A&E 

Harper Lee’s second novel carries nostalgic feelings for readers

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When I learned that a newly discovered sequel to one of my favorite classic novels, “To Kill A Mockingbird,” was being released this past summer, I was both ecstatic and extremely nervous. What else could Harper Lee have written about Jean Louise “Scout” Finch and her Maycomb adventures? The novel that Harper Lee actually wrote prior to her bestseller is entitled “Go Set a Watchman,” and it filled my heart with joy while breaking it at the same time.

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The book begins with the beloved protagonist Jean Louise—now 26-years-old—returning to her hometown of Maycomb, Alabama for a visit, after having moved to New York years ago. Readers are thrown back into the South as we see Jean Louise reconnect with Aunt Alexandra; her uncle, Jack; her father, Atticus; and her childhood friend and possible love interest, Henry “Hank” Clinton. We even see a bit of Calpurnia, who once worked in the Finches’ home.

While the novel takes place two decades after the events of “Mockingbird,” we are thrust back into the past on numerous occasions throughout the story, and we are able to learn about some of the events that occurred between then and now. I was not expecting the novel to include so many flashbacks, but it was nice to know what happened after “Mockingbird” up until this point in Maycomb.

Jean Louise goes around to familiar places and meets some familiar faces, some that readers of the classic might even remember. It gives a feeling of nostalgia, as if you are actually the one in her shoes, walking around Maycomb. It felt nice to be able to go back to a place I used to imagine while reading “Mockingbird” so many years ago.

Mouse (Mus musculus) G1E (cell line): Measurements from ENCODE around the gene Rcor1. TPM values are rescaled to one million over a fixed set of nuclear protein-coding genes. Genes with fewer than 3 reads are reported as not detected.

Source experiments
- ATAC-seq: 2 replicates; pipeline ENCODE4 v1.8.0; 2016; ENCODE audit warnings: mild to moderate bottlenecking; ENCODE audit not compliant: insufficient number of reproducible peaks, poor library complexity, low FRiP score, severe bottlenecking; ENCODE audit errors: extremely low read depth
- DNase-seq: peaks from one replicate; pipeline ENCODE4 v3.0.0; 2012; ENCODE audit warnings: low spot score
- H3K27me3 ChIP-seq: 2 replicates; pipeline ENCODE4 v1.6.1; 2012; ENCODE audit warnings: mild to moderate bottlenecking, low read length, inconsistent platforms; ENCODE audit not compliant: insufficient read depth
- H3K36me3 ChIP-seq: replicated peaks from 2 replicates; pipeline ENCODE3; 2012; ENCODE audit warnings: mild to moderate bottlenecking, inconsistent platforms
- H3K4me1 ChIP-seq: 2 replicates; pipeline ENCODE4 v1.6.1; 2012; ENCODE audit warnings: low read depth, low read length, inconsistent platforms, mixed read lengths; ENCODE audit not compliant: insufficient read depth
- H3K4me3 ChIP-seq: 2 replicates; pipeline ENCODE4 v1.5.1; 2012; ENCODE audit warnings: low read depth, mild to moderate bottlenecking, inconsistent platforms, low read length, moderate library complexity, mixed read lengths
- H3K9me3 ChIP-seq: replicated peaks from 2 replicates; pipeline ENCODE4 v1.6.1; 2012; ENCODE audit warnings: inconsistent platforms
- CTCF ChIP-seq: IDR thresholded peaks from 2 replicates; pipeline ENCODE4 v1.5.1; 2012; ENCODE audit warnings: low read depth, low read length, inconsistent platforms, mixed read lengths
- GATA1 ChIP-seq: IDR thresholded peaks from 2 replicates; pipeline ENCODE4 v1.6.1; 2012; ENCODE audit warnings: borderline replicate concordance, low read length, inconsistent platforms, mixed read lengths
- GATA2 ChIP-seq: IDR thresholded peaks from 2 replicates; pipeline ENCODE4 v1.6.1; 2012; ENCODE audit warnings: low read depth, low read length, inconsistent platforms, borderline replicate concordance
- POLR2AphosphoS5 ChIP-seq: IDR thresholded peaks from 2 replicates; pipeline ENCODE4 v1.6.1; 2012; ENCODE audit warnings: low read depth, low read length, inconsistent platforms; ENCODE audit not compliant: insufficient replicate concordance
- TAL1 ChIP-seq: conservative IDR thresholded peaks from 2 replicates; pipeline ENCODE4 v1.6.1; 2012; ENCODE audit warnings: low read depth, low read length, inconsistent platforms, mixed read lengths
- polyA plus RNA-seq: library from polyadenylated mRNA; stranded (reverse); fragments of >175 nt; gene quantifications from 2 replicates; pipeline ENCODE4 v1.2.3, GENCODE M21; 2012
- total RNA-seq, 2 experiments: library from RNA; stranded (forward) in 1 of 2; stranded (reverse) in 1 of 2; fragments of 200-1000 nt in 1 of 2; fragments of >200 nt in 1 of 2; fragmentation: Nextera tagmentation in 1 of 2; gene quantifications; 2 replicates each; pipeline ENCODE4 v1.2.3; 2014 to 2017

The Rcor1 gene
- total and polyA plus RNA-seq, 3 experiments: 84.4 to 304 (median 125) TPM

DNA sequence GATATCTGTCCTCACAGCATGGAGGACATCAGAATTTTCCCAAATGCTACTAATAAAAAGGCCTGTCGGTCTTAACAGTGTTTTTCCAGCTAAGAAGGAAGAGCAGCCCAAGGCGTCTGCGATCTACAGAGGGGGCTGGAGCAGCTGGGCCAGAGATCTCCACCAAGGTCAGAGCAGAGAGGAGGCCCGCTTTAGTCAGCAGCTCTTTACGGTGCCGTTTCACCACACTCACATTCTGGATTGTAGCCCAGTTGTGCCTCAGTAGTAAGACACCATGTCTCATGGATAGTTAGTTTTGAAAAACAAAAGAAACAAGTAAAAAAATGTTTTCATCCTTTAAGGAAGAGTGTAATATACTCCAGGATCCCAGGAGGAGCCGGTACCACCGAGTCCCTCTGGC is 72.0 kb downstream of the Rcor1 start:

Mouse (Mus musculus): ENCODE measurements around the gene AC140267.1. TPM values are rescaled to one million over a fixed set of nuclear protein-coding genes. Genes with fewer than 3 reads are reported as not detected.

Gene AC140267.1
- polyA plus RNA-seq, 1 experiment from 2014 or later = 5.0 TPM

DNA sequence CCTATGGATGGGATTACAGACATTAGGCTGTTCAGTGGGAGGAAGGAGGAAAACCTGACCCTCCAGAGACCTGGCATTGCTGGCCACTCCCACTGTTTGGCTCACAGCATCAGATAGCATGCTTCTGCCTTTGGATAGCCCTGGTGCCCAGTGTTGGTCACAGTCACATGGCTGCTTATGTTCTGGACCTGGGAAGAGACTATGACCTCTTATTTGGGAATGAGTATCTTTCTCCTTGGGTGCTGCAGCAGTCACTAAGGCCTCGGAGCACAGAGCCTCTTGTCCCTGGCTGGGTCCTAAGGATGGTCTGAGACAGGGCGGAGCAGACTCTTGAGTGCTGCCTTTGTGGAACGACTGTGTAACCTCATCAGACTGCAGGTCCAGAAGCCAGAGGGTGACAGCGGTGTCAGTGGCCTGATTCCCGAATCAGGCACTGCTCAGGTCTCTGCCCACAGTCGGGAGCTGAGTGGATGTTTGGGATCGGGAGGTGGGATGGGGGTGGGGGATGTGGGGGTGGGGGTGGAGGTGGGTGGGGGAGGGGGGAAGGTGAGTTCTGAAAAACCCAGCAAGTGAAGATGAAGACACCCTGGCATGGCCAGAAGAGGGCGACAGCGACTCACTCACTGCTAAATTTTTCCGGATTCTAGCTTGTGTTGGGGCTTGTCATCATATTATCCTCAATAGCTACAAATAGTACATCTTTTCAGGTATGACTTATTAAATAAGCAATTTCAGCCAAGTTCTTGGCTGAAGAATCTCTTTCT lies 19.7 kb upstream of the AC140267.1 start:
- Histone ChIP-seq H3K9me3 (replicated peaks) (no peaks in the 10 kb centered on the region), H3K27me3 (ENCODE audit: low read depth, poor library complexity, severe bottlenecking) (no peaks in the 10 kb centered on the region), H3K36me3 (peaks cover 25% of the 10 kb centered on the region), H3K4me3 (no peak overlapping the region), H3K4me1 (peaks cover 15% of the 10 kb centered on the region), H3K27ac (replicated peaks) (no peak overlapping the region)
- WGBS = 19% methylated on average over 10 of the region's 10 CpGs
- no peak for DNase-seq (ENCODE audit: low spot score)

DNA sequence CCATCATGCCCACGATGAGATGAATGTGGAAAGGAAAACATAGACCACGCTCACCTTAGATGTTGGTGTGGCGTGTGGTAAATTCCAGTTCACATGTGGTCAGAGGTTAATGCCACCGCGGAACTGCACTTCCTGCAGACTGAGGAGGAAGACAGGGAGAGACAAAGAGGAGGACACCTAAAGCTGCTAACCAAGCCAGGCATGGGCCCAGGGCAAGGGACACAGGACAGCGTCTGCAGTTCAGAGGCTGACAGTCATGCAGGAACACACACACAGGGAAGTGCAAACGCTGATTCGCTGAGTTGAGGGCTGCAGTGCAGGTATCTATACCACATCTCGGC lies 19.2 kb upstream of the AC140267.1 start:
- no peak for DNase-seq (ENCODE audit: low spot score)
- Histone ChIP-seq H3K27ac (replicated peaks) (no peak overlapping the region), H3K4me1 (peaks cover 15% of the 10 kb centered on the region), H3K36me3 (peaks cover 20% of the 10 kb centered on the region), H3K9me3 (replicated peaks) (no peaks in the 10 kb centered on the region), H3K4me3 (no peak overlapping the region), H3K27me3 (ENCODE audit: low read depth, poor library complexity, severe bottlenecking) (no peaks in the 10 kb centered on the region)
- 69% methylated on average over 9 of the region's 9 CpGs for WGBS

One of the most controversial topics of “Watchman” is that of Atticus Finch, Jean Louise’s father. So many people who read this sequel are upset with how Atticus has changed as a character, and that is all there is to say about it without giving away details. I still enjoy him very much, and I understand the changes that have occurred within him and why they happened. I was in no way offended about this, as I was worried I would be after hearing the negativity surrounding the novel.

I loved almost every aspect of this book. The only parts I did not enjoy were those that gave me a feeling of sadness. I enjoyed that “Go Set a Watchman” was like a trip down memory lane, but with a whole new story. It was so interesting to see Jean Louise reconnect with other characters who I loved when I read “To Kill A Mockingbird.”

If you loved the original classic novel that helped shape American literature, then ignore any negative reviews of “Go Set a Watchman” that you see, and read this new, beautiful work.

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